Clients Report Success with YouTube, iTunes, Kickstarter and Other I-venues.Posted: February 5, 2014
Wow, what a time in history to be a songwriter, it’s amazing!
Google Play, You Tube, iTunes, Amazon Advantage, Kickstarter, websites, e-mail marketing through Constant Contact…Songwriters don’t need record labels anymore to recoup an investment in demos and promo!
Gary Nowak’s YouTube video “Gasoline” (a song produced at Play It Again Demos which Gary posts under the name “Jess Mei”) is closing in on a half million views. You Tube pays for views of original song material as well as cuts the owner in on ad revenue.
Help Gary get the ball rolling on our latest work for him, the song A Miracle At Work which he built his new video around, just posted under his “Jess Mei” moniker.
And yet another client, Nicholas Gianetti reports getting a Nashville Trax single funded for $40,000 for a video, CD and promo through Kickstarter.
When I received an e-mail from Jim Bussey saying that he’d earned over $300,000 on his song “I can See It In Your Eyes” from various Internet sources to date, it struck me that he invested $1.200 in the recording and profited by over $298,000! Yet there’s likely some guy out in Ames, Iowa somewhere who had an equally good song but chose a different company over Nashville Trax, and received the typical competent, but bland, recording.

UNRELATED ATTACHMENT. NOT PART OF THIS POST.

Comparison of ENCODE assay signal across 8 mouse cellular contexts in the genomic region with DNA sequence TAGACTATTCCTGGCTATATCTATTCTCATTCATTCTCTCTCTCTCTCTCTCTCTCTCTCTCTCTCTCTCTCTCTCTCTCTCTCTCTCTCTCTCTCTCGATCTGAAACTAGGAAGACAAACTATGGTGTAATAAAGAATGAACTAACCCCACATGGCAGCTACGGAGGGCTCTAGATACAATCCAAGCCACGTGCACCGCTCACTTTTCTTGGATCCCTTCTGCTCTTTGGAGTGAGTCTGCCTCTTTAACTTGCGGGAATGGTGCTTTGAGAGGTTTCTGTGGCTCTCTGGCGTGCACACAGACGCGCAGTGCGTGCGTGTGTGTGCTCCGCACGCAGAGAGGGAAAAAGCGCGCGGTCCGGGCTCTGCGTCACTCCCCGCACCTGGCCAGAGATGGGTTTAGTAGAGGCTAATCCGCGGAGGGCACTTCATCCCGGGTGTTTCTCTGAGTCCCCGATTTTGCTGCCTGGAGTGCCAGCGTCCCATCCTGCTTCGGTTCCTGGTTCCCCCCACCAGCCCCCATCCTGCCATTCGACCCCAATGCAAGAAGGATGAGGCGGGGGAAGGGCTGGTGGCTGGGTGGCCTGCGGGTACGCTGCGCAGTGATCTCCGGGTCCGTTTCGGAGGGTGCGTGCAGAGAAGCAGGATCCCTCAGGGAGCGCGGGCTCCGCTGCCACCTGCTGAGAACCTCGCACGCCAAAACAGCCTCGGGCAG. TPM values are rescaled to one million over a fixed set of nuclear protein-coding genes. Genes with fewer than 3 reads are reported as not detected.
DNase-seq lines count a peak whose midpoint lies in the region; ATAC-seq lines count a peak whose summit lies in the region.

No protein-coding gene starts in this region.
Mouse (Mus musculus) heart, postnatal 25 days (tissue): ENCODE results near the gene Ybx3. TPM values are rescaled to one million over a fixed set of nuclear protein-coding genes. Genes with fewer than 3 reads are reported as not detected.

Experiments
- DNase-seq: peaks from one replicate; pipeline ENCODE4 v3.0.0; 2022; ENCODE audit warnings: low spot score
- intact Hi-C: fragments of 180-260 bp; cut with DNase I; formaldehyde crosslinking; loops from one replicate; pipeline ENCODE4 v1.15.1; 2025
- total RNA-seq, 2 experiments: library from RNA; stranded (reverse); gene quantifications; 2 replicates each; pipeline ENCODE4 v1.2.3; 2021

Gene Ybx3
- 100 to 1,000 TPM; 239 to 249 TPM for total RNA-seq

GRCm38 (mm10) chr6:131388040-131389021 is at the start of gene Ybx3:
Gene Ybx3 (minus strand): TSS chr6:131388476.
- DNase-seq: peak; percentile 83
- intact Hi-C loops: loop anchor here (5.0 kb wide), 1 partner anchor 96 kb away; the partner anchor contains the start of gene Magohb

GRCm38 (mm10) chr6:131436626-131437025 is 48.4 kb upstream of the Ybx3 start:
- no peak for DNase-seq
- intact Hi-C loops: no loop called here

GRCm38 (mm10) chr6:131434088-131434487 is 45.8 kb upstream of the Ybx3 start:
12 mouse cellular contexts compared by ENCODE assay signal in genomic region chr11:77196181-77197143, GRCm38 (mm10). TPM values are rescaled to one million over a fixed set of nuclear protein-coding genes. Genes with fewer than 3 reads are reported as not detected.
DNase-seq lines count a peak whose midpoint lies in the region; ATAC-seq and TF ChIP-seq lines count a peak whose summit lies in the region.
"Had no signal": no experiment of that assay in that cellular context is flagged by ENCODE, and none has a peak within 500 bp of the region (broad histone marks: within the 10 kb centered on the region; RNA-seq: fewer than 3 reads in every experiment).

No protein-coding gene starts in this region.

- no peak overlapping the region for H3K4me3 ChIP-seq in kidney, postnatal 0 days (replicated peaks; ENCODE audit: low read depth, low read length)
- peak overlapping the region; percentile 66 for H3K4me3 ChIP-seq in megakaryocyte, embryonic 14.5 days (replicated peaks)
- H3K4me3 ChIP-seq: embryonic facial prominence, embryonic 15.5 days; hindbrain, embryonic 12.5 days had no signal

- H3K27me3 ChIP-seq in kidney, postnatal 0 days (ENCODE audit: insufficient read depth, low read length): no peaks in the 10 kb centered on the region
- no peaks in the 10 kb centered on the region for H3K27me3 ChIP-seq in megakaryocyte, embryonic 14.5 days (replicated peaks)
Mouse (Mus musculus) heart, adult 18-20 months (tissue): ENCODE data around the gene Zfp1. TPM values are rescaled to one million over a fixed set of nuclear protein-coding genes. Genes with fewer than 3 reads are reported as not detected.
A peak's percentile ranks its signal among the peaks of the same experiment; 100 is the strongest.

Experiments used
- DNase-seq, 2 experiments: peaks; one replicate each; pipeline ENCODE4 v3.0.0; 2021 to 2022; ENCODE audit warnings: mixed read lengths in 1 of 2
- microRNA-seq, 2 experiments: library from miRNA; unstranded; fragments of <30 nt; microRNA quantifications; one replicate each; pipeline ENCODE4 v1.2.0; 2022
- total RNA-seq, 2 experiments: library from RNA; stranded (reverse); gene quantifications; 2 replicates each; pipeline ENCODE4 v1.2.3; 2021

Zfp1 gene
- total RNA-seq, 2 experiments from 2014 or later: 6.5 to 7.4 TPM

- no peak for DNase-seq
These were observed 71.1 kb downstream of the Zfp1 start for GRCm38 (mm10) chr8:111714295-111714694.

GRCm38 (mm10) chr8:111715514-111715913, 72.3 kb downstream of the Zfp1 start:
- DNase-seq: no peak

And the song went nowhere.
He’s probably walking around the streets of Ames thinking, “Man, good thing I saved that extra $250 bucks that Play It Again company wanted!”
When I started into the business everything was done by mail. There were no MP3s to shoot around on the Internet in seconds. No YouTube videos to instantly publish your song to the world.
Looking back, it was ridiculous what songwriters went through to get a song contracted with a major label or major music publisher. But that was the only game on the planet. Impress the gatekeepers or else.
Or else your songs stayed in a drawer or you played a home made demo for family and friends only.
People did “indie projects” but good luck getting anywhere, advertising in print medium was too costly to sustain. And getting the free publicity necessary via radio airplay? It happened, but very rarely. Now free and nearly free marketing opportunities abound.
The gatekeepers are still there generating 1.000 rejection letters and e-mails for every, “please let us contract this song” phone call.
They are still a valid path to try in pursuit of a major label Billboard hit but songwriters don’t need them anymore to be heard! There was an article in the last Nashville Scene noting that some songwriters are making more on YouTube than they would with a Billboard hit through a major label deal.
Google Play, You Tube, iTunes, Amazon Advantage, Kickstarter, websites, e-mail marketing…Songwriters simply don’t need the big company investment anymore to recoup an investment in demos and promo!
Songwriters don’t need them to make income from songs!
Frankly, if the gatekeepers ever disappear entirely, I won’t miss them much. How about you?– b.e. watson